Last week was school spring break where I live, so today all the families are back to filling backpacks, putting homework in folders and packing lunches.

Maybe next spring break we should head to Columbus, Georgia to visit the Lunchbox Museum.

The Lunchbox Museum is an actual place, celebrating the golden age of lunchboxes, which was an actual age!

Lunchboxes go back more than a century.

Factory workers in the late 19th century brought them to work either to save money on eating out, or because they didn’t have money to eat out.

Students who lived in rural areas also carried lunchboxes, since they lived too far away from school to return home to eat.

These original boxes were functional, not decorative.

The first branded lunchbox went on sale in 1935, with Mickey Mouse the first rodent that people were happy to see in a cafeteria.

In the 1940s Congress passed the National School Lunch Act, which started moving the country’s schools toward meal programs in the building.

Lunchbox makers feared they would become obsolete, so they went all in on designs and decorations.

You could get a lunchbox with your favorite comic book hero, sports star, cartoon character or TV actor on the side.

By the time I was growing up in the 80s, a cool lunchbox was a serious status symbol, and occasionally the focus of a classmate’s jealousy.

I’m pretty sure someone swiped my Dragon’s Lair lunchbox in third grade (though I might have also just forgotten where I’d put it and never thought to ask anyone for help).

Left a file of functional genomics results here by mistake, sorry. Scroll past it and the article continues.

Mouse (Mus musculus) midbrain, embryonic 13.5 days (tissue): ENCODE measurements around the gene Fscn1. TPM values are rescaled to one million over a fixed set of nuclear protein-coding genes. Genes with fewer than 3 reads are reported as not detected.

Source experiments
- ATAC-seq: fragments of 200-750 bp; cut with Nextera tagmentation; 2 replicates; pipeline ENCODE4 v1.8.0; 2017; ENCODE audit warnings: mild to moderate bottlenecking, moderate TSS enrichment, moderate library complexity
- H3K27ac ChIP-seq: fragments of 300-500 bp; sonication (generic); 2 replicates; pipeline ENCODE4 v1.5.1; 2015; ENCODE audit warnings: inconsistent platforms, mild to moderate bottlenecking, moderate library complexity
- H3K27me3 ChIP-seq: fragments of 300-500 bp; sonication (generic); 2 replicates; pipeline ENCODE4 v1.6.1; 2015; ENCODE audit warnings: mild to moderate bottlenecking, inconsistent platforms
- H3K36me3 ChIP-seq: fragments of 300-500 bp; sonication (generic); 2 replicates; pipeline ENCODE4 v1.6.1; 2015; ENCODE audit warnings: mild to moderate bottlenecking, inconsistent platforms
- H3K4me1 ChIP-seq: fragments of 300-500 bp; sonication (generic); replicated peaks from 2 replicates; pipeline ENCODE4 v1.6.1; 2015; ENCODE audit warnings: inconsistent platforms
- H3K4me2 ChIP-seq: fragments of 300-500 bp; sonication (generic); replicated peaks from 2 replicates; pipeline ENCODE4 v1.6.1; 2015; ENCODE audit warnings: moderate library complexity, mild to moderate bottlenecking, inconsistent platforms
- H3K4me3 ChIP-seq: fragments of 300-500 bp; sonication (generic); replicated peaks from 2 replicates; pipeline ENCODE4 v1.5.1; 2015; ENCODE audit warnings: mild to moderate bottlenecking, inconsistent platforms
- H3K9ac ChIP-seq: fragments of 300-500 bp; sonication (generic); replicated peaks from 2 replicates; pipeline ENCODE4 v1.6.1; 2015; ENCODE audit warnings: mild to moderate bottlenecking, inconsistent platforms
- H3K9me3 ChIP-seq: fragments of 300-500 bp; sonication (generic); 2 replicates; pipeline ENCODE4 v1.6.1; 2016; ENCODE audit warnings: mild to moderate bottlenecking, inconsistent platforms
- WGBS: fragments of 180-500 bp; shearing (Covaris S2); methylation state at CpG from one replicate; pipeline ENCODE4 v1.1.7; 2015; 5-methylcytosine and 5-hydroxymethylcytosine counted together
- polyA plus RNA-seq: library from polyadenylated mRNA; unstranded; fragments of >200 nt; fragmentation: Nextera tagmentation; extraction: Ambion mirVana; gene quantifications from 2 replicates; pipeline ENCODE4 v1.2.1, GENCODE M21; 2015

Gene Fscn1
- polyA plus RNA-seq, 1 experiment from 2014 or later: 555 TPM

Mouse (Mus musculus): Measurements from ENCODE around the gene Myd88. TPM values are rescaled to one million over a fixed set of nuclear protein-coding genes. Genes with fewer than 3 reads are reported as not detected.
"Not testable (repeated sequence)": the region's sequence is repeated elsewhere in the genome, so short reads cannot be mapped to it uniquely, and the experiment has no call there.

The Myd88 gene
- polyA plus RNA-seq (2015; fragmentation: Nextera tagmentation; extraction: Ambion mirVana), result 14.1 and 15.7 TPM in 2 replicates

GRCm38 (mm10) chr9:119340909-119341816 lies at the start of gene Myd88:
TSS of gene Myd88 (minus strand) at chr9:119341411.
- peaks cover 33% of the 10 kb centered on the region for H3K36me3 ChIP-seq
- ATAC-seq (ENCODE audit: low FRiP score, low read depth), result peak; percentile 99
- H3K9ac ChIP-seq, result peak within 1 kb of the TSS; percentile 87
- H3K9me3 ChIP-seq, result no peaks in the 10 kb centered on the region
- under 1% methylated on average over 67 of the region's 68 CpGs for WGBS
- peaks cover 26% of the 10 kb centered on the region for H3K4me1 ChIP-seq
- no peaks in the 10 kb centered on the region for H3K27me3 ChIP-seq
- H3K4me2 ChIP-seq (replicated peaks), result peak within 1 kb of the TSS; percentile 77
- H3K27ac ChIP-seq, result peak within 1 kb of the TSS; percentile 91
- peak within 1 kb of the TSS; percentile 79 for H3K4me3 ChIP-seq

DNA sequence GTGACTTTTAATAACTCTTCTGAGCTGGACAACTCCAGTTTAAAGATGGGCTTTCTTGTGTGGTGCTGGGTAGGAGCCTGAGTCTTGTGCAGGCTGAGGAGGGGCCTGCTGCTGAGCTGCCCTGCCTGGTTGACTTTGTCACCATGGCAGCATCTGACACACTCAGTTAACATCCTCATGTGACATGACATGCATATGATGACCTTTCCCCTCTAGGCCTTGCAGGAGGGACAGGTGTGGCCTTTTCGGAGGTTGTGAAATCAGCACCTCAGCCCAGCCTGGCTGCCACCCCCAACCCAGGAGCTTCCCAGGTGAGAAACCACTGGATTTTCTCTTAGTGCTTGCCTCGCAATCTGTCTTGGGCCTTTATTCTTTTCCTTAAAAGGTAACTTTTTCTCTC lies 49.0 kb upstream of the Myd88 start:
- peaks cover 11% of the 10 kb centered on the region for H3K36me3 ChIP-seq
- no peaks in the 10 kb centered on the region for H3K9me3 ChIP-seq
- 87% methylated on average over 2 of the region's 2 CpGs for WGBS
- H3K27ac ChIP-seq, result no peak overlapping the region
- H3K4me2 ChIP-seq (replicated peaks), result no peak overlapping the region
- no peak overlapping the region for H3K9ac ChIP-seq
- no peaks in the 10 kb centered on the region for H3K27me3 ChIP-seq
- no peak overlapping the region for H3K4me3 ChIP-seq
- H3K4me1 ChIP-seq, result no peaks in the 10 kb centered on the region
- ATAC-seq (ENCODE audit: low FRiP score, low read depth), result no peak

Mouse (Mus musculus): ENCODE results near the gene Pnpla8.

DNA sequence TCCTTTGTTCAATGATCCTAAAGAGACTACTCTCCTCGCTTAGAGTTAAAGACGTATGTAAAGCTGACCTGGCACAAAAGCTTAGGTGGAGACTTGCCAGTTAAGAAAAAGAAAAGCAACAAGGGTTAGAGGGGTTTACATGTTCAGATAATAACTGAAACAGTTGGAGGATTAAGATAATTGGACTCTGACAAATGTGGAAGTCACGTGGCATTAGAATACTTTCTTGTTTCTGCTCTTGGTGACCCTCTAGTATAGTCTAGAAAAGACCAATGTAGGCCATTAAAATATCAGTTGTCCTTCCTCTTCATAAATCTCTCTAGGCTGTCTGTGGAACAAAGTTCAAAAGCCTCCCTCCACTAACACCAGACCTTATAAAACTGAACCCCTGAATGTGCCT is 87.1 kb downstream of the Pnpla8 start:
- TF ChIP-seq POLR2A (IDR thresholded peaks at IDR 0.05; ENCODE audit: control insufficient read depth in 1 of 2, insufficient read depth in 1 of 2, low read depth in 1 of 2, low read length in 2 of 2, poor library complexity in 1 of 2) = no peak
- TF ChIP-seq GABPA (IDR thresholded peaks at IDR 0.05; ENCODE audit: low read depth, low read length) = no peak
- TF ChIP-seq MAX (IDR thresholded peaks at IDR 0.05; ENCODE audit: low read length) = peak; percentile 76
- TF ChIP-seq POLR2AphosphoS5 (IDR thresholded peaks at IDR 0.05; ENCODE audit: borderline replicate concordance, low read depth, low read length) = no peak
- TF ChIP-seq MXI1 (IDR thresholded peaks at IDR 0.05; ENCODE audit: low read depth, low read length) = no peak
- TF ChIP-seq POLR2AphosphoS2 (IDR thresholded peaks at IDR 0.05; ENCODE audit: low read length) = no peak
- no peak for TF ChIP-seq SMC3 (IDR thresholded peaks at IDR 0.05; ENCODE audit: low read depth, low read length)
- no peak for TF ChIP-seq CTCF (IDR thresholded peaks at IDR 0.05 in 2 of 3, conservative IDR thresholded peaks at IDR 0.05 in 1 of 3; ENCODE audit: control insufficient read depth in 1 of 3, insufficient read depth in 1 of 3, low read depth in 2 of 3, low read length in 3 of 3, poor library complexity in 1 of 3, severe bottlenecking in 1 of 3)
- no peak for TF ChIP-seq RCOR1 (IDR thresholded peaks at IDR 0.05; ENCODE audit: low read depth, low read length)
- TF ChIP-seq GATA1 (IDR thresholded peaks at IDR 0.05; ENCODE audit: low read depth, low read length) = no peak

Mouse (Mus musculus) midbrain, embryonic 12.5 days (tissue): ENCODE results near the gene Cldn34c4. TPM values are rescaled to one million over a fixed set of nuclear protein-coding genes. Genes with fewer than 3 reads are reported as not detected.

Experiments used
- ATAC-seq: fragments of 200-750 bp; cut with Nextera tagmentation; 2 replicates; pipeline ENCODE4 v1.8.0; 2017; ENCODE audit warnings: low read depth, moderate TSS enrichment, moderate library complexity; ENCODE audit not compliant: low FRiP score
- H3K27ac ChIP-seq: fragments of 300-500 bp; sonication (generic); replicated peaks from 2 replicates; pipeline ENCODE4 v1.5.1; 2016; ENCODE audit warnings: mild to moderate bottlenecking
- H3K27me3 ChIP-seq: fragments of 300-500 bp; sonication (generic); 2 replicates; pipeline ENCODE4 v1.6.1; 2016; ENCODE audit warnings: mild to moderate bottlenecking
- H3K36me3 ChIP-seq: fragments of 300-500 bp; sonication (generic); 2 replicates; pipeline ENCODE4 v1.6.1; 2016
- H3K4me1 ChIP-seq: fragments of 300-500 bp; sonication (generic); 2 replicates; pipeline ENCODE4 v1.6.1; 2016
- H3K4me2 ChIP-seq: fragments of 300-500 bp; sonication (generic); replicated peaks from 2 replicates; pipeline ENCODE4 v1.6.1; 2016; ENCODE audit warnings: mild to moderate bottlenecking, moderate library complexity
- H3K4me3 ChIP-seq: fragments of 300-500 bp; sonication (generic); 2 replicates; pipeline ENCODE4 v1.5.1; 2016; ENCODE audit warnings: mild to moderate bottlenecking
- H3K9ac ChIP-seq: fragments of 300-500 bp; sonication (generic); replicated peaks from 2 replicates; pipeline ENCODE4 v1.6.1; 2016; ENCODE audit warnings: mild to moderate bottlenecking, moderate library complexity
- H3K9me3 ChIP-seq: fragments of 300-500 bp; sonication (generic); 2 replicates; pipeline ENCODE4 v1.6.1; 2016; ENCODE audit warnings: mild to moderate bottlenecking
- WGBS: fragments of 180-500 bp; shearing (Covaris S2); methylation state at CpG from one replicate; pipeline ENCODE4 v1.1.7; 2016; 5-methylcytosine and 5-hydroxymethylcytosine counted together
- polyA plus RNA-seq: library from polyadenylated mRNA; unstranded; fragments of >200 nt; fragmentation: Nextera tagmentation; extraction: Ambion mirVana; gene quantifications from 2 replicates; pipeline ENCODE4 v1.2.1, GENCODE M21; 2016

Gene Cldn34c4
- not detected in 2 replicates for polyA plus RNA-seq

In the 1980s, radio station owner Allen Woodall started buying antique lunchboxes that he remembered from his own childhood, and even started buying entire collections that others had put together.

When he retired from the radio business, he started curating the Lunchbox Museum.

It has thousands of boxes, some that are believed to be worth thousands of dollars.

He’s also co-written a book about the history of lunchboxes and helped the Smithsonian put together a traveling exhibit about the cultural history of lunchboxes.

And if you do decide to pay the museum a visit, don’t forget to pack a lunch.

Here’s an even bigger collection.

Today in 1920, the birthday of Theron Holland, who had an enormous collection of Native American arrowheads and stone artifacts.

He had more than 70,000 in all.

A Nostalgic Trip Awaits at the World’s Largest Lunchbox Museum (Smithsonian)

Theron Holland had a collection of like 70,000 arrowheads (The Vanishing Ozarks via Instagram)

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